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As Senior-Most Running Back, Chris Thompson Shedding Advice


While Chris Thompson continues to carve his own role on the Redskins' offense entering his fourth season, he's also the team's longest tenured running back, something he isn't taking lightly.

Chris Thompson is still a young guy at 25 years old, but 2013 fifth-round pick is currently the Washington Redskins' oldest and longest tenured running back.

Going into just his fourth NFL season, Thompson returns along with second-year running back Matt Jones, 2015 practice squad member Mack Brown and rookies Robert Kelley, Keith Marshall, Kelsey Young and Joe Kerridge.

"It's actually cool, because I am being tested every day with the guys asking me a lot of questions," Thompson said. "I love it, I love it. I am 25, but I am the old guy, so I really have to be that role model for those guys. I will make mistakes, but I just want to show those young guys how I handle adversity. It'll be good for me to be able to help those guys."

During his first three seasons in the NFL, Thompson heeded the advice of Alfred Morris and Darrel Young as he worked his way up from being on the practice squad to a consistent contributor come game days.

This offseason, though, Washington elected not to re-sign either veteran, with Morris leaving for the Dallas Cowboys while Young is still looking for a new home.

Thompson admitted it's been unusual to come to Redskins Park and not see either one of his former teammates around, but they left their marks on him.

"Everything I know I learned from Alf and DY," Thompson said. "On and off the field they really helped me be the man and player I am today. It was rough going to the first meeting without those guys, but that's what the business is. It been different but for me and Matt, Alf and DY have taught us so much that we are able to be those guys to these young guys, so it was a tough transition to have those guys not being in the room but we'll never forget them."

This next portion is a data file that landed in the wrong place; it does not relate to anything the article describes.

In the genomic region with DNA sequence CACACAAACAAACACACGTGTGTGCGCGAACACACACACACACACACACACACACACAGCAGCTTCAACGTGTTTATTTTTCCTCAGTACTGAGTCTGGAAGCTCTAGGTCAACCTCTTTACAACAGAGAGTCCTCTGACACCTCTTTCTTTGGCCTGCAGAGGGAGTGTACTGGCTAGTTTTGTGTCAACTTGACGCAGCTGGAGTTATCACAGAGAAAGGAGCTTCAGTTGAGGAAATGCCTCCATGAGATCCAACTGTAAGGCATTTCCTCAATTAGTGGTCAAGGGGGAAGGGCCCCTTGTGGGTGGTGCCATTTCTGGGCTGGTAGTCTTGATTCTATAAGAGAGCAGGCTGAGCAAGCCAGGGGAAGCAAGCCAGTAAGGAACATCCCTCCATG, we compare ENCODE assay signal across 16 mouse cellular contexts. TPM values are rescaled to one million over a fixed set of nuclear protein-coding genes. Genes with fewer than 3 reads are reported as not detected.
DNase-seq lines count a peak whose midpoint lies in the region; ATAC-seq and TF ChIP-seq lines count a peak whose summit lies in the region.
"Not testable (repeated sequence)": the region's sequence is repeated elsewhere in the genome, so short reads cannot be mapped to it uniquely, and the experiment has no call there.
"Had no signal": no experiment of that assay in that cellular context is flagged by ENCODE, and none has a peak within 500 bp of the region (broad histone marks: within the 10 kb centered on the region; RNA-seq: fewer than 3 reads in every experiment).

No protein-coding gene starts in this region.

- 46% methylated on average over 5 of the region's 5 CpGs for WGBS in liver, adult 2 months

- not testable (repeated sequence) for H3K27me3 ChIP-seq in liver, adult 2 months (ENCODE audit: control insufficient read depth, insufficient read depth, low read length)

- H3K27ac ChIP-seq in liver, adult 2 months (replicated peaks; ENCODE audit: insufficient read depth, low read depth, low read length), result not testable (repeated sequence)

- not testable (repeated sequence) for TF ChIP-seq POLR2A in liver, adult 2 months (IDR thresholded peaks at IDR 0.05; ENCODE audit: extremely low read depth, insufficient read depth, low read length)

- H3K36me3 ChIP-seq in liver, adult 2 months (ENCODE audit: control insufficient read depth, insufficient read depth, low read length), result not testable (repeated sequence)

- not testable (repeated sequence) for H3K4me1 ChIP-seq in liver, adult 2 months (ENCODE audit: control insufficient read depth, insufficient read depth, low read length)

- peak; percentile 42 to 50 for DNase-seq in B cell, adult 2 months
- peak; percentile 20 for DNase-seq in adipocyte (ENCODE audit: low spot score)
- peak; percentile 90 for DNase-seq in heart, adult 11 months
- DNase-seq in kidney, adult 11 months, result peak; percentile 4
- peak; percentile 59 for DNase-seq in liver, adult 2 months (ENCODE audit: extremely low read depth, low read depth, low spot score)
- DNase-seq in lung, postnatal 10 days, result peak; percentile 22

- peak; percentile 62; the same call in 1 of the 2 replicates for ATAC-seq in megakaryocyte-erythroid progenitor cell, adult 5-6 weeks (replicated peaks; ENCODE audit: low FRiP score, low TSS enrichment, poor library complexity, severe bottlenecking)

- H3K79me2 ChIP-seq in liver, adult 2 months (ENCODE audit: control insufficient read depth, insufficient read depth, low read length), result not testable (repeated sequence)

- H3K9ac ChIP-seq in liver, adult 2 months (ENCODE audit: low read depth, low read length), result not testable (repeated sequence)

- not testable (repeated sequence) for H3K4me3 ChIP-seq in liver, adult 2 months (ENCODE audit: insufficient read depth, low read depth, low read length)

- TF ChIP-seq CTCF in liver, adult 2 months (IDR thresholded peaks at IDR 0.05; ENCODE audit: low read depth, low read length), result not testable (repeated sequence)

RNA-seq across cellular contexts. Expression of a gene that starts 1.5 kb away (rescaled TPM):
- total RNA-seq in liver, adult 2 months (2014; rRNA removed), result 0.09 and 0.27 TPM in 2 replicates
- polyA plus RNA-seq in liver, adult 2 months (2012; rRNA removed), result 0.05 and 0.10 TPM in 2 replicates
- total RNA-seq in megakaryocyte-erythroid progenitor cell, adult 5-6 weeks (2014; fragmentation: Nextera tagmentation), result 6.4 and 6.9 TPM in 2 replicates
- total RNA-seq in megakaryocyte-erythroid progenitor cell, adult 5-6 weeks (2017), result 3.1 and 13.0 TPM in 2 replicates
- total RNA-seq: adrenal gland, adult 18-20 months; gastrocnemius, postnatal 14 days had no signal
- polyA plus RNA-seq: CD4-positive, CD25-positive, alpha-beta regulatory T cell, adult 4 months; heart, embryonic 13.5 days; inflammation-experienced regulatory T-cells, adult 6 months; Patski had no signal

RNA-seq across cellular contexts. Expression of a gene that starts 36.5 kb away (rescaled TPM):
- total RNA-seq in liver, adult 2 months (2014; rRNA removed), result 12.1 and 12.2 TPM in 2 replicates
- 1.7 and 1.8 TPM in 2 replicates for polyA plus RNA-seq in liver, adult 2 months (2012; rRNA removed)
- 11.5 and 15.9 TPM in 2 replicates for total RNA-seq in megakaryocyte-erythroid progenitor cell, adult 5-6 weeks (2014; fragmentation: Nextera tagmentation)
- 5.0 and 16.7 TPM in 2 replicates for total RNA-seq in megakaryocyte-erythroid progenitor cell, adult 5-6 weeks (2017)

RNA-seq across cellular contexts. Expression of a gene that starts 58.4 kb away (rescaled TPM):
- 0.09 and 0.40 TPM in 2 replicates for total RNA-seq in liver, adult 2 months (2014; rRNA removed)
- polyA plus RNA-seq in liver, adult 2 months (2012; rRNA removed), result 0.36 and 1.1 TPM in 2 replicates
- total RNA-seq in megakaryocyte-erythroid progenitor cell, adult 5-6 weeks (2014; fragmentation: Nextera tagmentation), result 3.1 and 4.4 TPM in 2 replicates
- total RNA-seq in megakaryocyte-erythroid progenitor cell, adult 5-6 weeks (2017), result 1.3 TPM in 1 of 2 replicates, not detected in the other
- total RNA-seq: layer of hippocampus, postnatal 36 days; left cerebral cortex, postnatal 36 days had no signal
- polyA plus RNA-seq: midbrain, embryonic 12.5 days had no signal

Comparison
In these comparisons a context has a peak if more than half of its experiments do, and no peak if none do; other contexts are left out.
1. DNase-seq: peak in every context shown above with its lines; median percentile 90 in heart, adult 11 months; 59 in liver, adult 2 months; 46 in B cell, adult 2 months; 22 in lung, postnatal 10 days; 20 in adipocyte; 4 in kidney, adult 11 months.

Thompson is expected to be the Redskins' No. 2 back this season behind Jones, but the Florida State product won't be back on the field until training camp after offseason shoulder surgery to repair an injury that he suffered late last season.

Over the mental aftereffects that come with going through a procedure, Thompson remains on the road to recovery from a physical standpoint.

He received clearance a few weeks ago to start weight lifting again and tried to give it everything he had right off the bat.  

"I paid for it the next two weeks," Thompson said. "But everything has calmed down now. I've had no issues, so I should be ready."

When he does return fully healthy, Thompson – who said pass catching "comes naturally" to him -- will be yet another threat in an already loaded aerial attack.

In 13 games, Thompson collected 35 receptions for 240 yards and two touchdowns.

"It also helps Kirk [Cousins] to have another outlet in certain situations," Thompson said. "Once I get back, I am going to try and be more consistent, be a better route runner than I was last year, and I think it can help out our offense."




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